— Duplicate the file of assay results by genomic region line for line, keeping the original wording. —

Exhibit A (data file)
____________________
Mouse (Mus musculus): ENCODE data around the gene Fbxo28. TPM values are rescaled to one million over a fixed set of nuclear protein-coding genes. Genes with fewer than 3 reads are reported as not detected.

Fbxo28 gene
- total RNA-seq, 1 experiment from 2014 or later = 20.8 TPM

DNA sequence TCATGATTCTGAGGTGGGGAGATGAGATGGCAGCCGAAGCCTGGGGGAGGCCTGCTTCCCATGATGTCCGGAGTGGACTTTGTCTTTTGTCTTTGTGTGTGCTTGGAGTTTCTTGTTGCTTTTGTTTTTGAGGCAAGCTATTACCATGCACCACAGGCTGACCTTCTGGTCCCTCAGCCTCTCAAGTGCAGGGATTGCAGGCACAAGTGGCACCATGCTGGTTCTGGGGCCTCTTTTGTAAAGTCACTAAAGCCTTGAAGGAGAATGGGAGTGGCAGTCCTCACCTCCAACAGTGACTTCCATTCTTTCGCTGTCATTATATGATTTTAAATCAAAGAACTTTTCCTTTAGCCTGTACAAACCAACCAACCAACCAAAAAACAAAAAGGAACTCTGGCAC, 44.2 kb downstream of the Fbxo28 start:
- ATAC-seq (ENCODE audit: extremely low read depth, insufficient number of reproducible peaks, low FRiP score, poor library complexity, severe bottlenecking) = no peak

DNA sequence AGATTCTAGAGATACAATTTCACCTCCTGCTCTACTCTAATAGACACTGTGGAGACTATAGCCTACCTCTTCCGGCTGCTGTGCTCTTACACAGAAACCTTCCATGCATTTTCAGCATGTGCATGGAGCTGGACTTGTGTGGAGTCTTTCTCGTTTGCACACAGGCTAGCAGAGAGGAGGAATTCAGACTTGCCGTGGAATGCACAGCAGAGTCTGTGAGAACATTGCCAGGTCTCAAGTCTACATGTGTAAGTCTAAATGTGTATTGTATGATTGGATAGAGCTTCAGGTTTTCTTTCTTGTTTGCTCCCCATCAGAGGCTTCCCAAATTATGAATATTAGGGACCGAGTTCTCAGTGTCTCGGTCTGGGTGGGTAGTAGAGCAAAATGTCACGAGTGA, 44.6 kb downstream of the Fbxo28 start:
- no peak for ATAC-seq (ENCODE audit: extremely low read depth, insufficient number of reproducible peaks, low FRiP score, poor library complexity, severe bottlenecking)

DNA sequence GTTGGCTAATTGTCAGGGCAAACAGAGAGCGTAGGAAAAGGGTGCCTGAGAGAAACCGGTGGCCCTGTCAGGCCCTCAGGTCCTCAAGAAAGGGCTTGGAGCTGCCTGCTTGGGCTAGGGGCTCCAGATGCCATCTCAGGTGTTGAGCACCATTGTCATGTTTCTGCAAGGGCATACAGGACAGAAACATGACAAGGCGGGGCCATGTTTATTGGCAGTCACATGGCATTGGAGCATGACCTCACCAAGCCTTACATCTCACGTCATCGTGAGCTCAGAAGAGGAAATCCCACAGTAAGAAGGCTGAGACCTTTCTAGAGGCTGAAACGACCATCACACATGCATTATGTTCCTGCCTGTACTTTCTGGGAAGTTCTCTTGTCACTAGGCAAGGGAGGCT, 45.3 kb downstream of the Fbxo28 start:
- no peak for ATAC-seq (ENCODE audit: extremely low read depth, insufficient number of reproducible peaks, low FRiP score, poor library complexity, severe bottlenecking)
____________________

Mouse (Mus musculus): ENCODE data around the gene Fbxo28. TPM values are rescaled to one million over a fixed set of nuclear protein-coding genes. Genes with fewer than 3 reads are reported as not detected.

Fbxo28 gene
- total RNA-seq, 1 experiment from 2014 or later = 20.8 TPM

DNA sequence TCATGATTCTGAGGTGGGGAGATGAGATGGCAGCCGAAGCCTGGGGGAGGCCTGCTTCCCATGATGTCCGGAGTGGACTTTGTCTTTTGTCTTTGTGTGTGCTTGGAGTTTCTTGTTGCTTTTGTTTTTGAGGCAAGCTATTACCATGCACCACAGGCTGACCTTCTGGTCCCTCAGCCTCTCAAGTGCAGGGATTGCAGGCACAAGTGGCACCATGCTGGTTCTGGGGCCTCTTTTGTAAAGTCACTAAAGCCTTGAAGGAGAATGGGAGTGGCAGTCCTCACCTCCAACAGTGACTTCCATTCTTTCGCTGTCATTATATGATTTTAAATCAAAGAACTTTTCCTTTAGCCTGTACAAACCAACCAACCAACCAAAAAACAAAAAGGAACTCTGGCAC, 44.2 kb downstream of the Fbxo28 start:
- ATAC-seq (ENCODE audit: extremely low read depth, insufficient number of reproducible peaks, low FRiP score, poor library complexity, severe bottlenecking) = no peak

DNA sequence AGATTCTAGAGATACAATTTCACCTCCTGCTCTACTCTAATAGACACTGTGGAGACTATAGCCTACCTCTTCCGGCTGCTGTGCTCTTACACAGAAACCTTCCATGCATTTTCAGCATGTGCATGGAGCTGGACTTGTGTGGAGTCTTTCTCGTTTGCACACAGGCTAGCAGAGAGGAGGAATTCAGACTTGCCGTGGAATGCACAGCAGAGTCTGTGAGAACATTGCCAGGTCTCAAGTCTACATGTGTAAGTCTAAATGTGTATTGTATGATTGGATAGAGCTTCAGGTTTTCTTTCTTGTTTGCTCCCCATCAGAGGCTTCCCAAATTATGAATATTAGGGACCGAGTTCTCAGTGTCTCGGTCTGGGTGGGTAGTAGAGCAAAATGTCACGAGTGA, 44.6 kb downstream of the Fbxo28 start:
- no peak for ATAC-seq (ENCODE audit: extremely low read depth, insufficient number of reproducible peaks, low FRiP score, poor library complexity, severe bottlenecking)

DNA sequence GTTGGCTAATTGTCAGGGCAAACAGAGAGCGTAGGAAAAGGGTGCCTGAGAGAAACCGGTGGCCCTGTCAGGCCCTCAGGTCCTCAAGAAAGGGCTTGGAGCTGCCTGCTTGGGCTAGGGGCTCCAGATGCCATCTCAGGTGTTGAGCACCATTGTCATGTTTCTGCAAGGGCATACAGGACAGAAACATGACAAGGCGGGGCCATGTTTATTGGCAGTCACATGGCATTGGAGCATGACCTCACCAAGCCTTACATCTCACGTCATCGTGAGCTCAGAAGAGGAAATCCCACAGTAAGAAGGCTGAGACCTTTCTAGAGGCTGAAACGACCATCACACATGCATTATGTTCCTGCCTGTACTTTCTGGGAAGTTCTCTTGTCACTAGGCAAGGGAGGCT, 45.3 kb downstream of the Fbxo28 start:
- no peak for ATAC-seq (ENCODE audit: extremely low read depth, insufficient number of reproducible peaks, low FRiP score, poor library complexity, severe bottlenecking)